These crabs on your mattress won’t make you crabby
If you’ve knowingly come across a substance called chitosan, it’s probably because you were searching for a natural way to purify your swimming pool, or a bio-fertilizer for your garden, or perhaps you were trying to shed a few pounds.
What you may not know is this natural purifier might also be on your mattress.
Chitosan (pronounced “kite-osan”) is derived from chitin, a complex carbohydrate found in crustacean exoskeletons — the shells of shrimp, crabs, lobsters, krill and so on — as well as in insect shells and the cell walls of fungi. This vast number of sources makes chitin the second most abundant natural complex carb after cellulose, found in the cell wall of green plants.
Because of its abundance and its antimicrobial, antibacterial and odor-neutralizing properties (to name a few), chitosan has attracted growing interest globally from scientific researchers and various industries over the last couple of decades. The U.S. Environmental Protection Agency (EPA) has also given chitosan a thumbs up, including the substance on its Safer Chemical Ingredients List.
Biodegradable and effective at removing toxic materials, chitosan is increasingly used as a coagulant in wastewater treatment. It also has proven uses in the medical industry, for example as an antibacterial agent for bandages, along with not-so-proven uses as a weight loss supplement. In agriculture, chitosan can serve as a natural stimulant for plant growth and resilience, much as seaweed does. It’s registered with the EPA as a fungicide, antimicrobial agent and plant growth regulator that boosts the ability of plants to defend against fungal infections. The agency has also begun the process of adding it to the list of minimal risk pesticides.
Still, despite chitosan’s many uses, until recently, the U.S. didn’t have much commercial-scale chitosan production to speak of.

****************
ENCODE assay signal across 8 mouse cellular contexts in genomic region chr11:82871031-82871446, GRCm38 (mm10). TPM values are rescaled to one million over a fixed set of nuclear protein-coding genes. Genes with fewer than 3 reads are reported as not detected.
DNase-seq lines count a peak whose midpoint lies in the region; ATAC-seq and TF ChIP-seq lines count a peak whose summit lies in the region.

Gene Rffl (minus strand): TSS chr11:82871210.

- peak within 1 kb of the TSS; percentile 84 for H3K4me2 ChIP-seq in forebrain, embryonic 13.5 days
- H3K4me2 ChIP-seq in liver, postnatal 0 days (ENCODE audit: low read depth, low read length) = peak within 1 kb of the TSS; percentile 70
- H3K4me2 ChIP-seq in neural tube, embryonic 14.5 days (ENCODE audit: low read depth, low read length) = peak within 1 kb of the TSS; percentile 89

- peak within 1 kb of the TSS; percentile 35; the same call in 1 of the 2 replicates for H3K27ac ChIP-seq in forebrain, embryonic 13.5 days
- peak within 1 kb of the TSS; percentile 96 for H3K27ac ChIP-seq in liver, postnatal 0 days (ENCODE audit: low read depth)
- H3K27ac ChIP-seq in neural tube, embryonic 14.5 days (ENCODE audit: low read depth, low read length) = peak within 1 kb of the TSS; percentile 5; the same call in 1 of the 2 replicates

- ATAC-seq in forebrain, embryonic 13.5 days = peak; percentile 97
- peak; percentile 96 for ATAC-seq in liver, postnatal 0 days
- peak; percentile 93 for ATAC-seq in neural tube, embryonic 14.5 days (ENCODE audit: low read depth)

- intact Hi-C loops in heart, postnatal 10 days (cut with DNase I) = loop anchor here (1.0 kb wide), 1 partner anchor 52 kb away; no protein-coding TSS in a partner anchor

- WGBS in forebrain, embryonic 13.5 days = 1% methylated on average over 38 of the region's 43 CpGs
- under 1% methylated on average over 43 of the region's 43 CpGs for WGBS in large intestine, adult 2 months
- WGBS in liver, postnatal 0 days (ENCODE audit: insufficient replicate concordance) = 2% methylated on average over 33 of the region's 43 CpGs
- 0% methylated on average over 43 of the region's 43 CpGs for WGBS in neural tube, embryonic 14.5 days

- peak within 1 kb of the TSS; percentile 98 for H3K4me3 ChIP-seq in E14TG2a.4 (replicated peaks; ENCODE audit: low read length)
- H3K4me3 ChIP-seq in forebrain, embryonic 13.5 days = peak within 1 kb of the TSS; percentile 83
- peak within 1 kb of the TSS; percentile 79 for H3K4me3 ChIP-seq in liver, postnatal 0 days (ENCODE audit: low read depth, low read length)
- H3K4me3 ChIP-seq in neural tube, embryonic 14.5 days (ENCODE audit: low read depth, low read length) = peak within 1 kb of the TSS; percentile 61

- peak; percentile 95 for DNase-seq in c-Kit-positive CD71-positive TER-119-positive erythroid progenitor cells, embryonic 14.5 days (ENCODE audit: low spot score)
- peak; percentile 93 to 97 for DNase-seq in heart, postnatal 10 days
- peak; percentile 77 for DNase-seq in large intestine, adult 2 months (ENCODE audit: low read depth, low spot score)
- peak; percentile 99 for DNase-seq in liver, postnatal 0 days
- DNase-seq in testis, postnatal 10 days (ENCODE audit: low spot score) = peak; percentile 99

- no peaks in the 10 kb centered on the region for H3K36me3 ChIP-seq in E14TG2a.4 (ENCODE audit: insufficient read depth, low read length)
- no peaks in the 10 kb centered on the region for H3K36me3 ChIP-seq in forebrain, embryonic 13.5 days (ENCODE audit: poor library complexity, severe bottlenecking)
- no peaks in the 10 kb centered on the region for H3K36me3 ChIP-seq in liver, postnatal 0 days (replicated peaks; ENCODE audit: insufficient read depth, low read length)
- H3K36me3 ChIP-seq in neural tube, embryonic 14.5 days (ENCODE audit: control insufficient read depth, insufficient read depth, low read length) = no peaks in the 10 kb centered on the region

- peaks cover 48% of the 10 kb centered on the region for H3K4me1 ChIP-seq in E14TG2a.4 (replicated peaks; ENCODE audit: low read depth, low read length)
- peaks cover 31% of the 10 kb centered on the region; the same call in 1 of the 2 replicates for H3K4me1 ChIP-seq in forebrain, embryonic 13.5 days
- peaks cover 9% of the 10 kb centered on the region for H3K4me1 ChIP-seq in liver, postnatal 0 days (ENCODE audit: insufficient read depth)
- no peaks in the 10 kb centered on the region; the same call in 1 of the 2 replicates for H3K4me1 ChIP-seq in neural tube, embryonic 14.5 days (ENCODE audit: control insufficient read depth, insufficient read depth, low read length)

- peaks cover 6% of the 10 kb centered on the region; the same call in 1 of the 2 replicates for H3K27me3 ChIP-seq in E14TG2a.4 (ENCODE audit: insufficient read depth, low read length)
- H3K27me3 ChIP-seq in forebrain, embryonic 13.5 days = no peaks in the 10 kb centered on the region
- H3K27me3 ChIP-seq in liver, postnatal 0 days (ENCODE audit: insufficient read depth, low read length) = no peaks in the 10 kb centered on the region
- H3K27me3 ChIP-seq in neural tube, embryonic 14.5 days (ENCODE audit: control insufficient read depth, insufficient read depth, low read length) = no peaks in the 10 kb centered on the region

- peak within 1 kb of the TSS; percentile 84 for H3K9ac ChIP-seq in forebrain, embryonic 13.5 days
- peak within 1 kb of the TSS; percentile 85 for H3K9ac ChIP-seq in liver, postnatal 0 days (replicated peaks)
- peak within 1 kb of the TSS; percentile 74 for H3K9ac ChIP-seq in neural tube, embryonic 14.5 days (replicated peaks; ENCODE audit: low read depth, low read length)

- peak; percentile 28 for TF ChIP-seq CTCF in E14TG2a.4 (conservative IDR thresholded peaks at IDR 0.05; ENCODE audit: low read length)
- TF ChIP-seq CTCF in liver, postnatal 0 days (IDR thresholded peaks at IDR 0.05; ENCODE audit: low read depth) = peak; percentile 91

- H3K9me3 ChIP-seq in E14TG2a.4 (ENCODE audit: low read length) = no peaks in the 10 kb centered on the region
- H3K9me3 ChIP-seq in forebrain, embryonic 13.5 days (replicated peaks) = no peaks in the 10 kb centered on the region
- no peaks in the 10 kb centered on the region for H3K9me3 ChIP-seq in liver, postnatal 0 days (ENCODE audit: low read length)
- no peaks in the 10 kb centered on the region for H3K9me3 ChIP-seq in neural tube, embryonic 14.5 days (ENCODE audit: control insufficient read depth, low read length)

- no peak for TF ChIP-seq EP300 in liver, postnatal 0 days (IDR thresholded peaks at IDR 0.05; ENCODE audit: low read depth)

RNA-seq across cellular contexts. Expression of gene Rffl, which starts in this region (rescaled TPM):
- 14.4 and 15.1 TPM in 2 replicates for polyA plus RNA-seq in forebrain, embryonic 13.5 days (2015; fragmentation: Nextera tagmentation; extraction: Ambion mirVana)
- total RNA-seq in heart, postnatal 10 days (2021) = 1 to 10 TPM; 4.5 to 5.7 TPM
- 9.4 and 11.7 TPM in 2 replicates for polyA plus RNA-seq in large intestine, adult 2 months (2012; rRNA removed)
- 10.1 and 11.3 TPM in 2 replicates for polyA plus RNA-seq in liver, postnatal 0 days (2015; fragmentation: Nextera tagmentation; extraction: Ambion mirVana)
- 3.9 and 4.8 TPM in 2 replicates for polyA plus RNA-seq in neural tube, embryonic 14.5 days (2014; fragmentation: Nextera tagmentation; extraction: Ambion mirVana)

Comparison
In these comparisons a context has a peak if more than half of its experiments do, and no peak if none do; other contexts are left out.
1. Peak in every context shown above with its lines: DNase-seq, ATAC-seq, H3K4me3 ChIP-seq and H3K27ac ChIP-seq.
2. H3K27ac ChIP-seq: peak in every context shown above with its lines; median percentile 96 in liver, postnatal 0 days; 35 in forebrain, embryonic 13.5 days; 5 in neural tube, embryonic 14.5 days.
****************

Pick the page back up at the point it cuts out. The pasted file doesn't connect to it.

This left a wide-open market for Tidal Vision, a Bellingham, Wash.-based startup, to walk into. Founded six years ago by Craig Kasberg, a former commercial fisher from Juneau, Alaska, the company sources chitin from seafood processing waste, specifically crab shells from Kasberg’s home state.
Nationwide, roughly 800 million pounds of wild crustaceans — shrimp, crab and lobster — are landed each year, according to the National Oceanic and Atmospheric Administration. And 35 percent of the fish and seafood caught is wasted, according to an estimate from Friends of Ocean Action, an international coalition of marine experts and advocates.
Since its 2015 launch, Tidal Vision has become the leading U.S. commercial producer of chitosan, the company claims, manufacturing products for use in water treatment, agriculture and textiles. Tidal Vision treats a large portion of the stormwater in Washington state, Kari Ingalls, the company’s director of textile business development, told GreenBiz. And this summer, it inked a deal with Leigh Fibers, a large South Carolina-based textile manufacturer.
The global chitosan market is projected to reach $4.7 billion by 2027, a compound annual growth rate of 14.5%.